Who’s Who

The Umayyad dynasty was at its peak of tyrannical rule in the beginning of the second century AH. Hisham ibn e Abdul Malik, the crown prince and heir apparent of the kingdom was trying to reach the Black Stone after circumambulating the K’aaba during the Hajj pilgrimage and failing miserably because of the immense crowds of Hajjis in Masjid al Haram.
The Hajjis were unaware of everything around them except their resolve to perform their rituals with as much devotion as possible. They were all dressed alike, uttering the same phrases, moving in the same direction, i.e. towards Allah. They were totally oblivious of the worldly positions and status of anybody around them. They were performing their duty with purity of heart and soul.
However, the courtiers, accompanying him from Syria, wished to establish his personal identity as the future king of the Islamic Kingdom. The Hajj rituals were of no consequence to them. The pleasure of the ‘heir apparent’ was more important to them than the pleasure of Almighty Allah.
Hisham made a final effort to reach the Hajr e Aswad, to complete the ritualistic act of kissing or touching it, but failed. He returned to his companions, who had placed a chair on a raised mound, to make him visible to all. Hisham sat on the chair and started watching the activities of the Hajjis from afar. All the Syrians, who had come to perform Hajj, flocked around him, gaining importance from close proximity to him. They also started enjoying the spectacle of pure devotion that was obvious in the actions and countenance of the Hajjis performing their rituals.
Suddenly, their eyes caught sight of a handsome person. His piety was evident from his entire appearance. His devotion and submission to the Will of the Almighty was written all over his face. Draped in the two cloths of the Hajjis, he quietly circumambulated the K’aaba and then slowly but steadily moved towards the Black Stone.
The multitude had not decreased, the crowds were still jostling one another as they moved, but the crowds automatically moved aside, as if it was understood, by all and sundry, that they must make way for him. The pious devotee kissed the Black Stone and, stopping for a few moments to offer a prayer retraced his steps calmly and left. The crowds became one huge wave once again with no signs of any passageway at all.
The Syrians, with their Crown Prince in their midst, watched the entire scene with amazement, and certainly not without envy. One of courtiers, spellbound by what he had seen, turned towards Hisham and said, ‘Who is he?’
Hisham knew it was Ali ibn al-Husain Zain ul Abedin (‘a), but pretended to be ignorant and replied, ‘I have no idea.’
The people standing around overheard the conversation but did not have the courage to speak up before Hisham, the cruel tyrant, whose sword was always dripping with blood, the blood of innocent people. Identifying the Imam (‘a) would have meant certain death.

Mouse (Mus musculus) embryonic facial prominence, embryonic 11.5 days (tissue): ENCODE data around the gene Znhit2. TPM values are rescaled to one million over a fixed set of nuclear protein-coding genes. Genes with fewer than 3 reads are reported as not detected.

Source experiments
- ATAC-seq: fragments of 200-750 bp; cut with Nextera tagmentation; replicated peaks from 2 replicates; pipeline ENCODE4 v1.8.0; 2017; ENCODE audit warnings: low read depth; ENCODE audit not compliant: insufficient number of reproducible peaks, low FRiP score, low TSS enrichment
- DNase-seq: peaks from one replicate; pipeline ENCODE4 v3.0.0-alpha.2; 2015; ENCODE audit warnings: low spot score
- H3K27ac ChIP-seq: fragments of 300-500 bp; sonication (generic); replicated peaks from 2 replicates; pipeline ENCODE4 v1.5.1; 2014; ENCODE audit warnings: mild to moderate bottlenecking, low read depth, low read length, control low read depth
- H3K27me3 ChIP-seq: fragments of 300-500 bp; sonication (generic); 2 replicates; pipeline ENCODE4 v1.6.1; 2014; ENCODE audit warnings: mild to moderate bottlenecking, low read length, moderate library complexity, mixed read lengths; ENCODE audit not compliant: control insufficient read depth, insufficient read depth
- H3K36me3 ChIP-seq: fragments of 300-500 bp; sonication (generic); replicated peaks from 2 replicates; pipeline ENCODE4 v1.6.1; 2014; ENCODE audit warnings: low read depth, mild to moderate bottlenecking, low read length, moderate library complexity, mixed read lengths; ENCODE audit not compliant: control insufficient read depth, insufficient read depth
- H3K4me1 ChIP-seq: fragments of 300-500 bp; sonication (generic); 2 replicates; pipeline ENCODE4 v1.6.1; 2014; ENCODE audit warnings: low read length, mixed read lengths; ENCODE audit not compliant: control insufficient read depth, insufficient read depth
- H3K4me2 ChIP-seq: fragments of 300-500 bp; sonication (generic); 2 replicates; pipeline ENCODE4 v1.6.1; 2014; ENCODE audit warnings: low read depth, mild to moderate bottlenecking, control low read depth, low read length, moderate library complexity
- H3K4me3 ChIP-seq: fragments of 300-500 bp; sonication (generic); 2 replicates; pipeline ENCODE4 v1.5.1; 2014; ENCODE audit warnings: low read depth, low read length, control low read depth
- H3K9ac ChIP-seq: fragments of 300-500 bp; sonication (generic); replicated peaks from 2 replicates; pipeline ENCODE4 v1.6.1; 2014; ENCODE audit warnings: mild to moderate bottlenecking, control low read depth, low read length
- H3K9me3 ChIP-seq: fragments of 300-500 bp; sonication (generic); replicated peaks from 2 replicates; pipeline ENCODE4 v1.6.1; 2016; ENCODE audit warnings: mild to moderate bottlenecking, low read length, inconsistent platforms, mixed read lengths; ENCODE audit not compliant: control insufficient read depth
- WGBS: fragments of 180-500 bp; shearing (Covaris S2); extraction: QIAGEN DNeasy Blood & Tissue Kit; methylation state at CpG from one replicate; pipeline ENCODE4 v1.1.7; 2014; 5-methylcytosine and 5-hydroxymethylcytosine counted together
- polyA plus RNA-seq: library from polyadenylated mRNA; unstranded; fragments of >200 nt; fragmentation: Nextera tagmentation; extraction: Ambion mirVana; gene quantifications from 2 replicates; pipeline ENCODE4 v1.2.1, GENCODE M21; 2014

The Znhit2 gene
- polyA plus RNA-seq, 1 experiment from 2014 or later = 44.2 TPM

One person among them was the famous and extremely popular poet of the Arab world, Hammam ibn e Ghalib, known by his penname, Farazdaq. He could not restrain his annoyance by the show of ignorance on the part of Hisham. He stepped forward and said, ‘I know him.’ Then, climbing up a mound close to the one Hisham was sitting on; he began to recite adulatory verses, which he had composed impromptu, in his loud attractive voice. Addressing Hisham, he said,
Every pebble of Mecca, the K’aaba, the Mosque,
and the dust outside, know him all
The son of the Prophet (s); the pious, the pure,
most loved and respected by all.
You say you don’t know him? The loss is but yours,
for his greatness abides beyond measure,
All Arabs, non-Arabs, do know him for sure,
in their hearts he resides, and forever.
The fury of Hisham knew no bounds. He ordered the allowance given to Farazdaq from the State treasury to be discontinued with immediate effect. Next, after the Pilgrimage was over, he imprisoned him in Asphan, a place between Mecca and Medina. This was his punishment for declaring his love for the Holy Prophet and his Household (s). Farazdaq remained undeterred. While in prison, he continued to criticize Hisham, through verses deriding his actions.
When Imam Ali ibn al Husain, Zain ul Abedin (‘a) heard about Farazdaq’s imprisonment and the reason behind it, he sent him some money through a messenger. Farazdaq, the honorable, returned it, saying, ‘I composed those verses as an expression of my belief and faith, only for the pleasure of Allah, not to make you feel obliged.’
The Imam (‘a) sent the money again with the message, ‘The Almighty is well aware of your intentions and actions and will surely reward you accordingly. This small gift will, in no way, effect that reward. It will only gladden my heart.’
Farazdaq, despite his urgent need of money, accepted it only because he did not wish to sadden his Imam (‘a).